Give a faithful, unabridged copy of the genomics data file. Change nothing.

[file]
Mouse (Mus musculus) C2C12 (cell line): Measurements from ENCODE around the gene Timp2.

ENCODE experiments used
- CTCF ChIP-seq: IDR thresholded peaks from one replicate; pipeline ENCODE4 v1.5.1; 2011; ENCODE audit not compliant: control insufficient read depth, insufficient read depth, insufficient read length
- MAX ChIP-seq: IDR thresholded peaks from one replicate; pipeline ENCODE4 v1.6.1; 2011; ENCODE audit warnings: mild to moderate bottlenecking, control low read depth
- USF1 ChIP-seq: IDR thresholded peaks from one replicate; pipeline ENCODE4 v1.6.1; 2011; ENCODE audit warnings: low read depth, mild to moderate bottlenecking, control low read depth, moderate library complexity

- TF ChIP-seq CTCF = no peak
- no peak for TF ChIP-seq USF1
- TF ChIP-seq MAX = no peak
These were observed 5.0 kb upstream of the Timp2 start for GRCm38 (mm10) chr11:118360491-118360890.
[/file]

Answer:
Mouse (Mus musculus) C2C12 (cell line): Measurements from ENCODE around the gene Timp2.

ENCODE experiments used
- CTCF ChIP-seq: IDR thresholded peaks from one replicate; pipeline ENCODE4 v1.5.1; 2011; ENCODE audit not compliant: control insufficient read depth, insufficient read depth, insufficient read length
- MAX ChIP-seq: IDR thresholded peaks from one replicate; pipeline ENCODE4 v1.6.1; 2011; ENCODE audit warnings: mild to moderate bottlenecking, control low read depth
- USF1 ChIP-seq: IDR thresholded peaks from one replicate; pipeline ENCODE4 v1.6.1; 2011; ENCODE audit warnings: low read depth, mild to moderate bottlenecking, control low read depth, moderate library complexity

- TF ChIP-seq CTCF = no peak
- no peak for TF ChIP-seq USF1
- TF ChIP-seq MAX = no peak
These were observed 5.0 kb upstream of the Timp2 start for GRCm38 (mm10) chr11:118360491-118360890.